Name: Jellyfish
Scientific name: Cnidaria Scyphozoa Aurelia
Location: Along both coasts of North America
Habitat: Tropical to sub-polar latitudes
Status: Not threatened 
Diet:  Fish, marine invertebrates, zooplankton 
Location in the zoo:  James R. Record Aquarium
Physical description
Range from 2 to 40 centimeters; some can reach up to 2 meters in diameter.  Largely water (94% to 96%) with thick jelly layers.  Radially symmetric.
General information
Jelly fish begin as polyps with tentacles and look like an anemone.  As adults they have a body-form called a medusa.  It is a bell-shape with trailing tentacles.  The jellyfish swims by contracting and relaxing muscles around the edge of the bell.
Special anatomical, physiological or behavioral adaptations
The radial symmetry in the jellyfish allows the ability to sense both food and possible danger on all sides.  This is beneficial because the jellyfish is not a fast swimmer.  The tentacles of the jellyfish bear cnidocytes or stinging cells.  These are used for defense and also to capture food.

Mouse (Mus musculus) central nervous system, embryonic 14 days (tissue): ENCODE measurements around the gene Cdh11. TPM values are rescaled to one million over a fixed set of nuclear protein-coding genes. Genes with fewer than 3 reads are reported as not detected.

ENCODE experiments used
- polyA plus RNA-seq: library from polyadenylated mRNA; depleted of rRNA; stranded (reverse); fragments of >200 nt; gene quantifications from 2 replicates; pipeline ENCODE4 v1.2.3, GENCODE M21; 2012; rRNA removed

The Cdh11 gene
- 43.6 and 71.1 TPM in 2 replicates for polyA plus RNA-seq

Comments about the Jellyfish of the Fort Worth Zoo

Moon Jelly
(Photo courtesy of M. Westermeier)
The zoo has two species of jellyfish.  They have the Moon Jellyfish, as seen above and also an Upside-down jellyfish.  It would be most enjoyable if they were to acquire a large selection and number. 

Upside-down Jellyfish at the Fort Worth Zoo
Personal Observations
The jellyfish is very graceful as it pushes itself through the water. The Monterrey Bay Aquarium has a very large display of jellyfish with a blue background.  This gives the jellyfish the appearance of glowing in the dark. 

Moon Jelly at the Fort Worth Zoo.

Source Materials and Related Links:
Zoology 4th Edition; Stephen A. Miller and John B. Harley; McGraw Hill; 1999 
Laboratory Studies in Animal Diversity; Hickman & Hickman; McGraw Hill; 1999I 

Page author: Pam O'Toole

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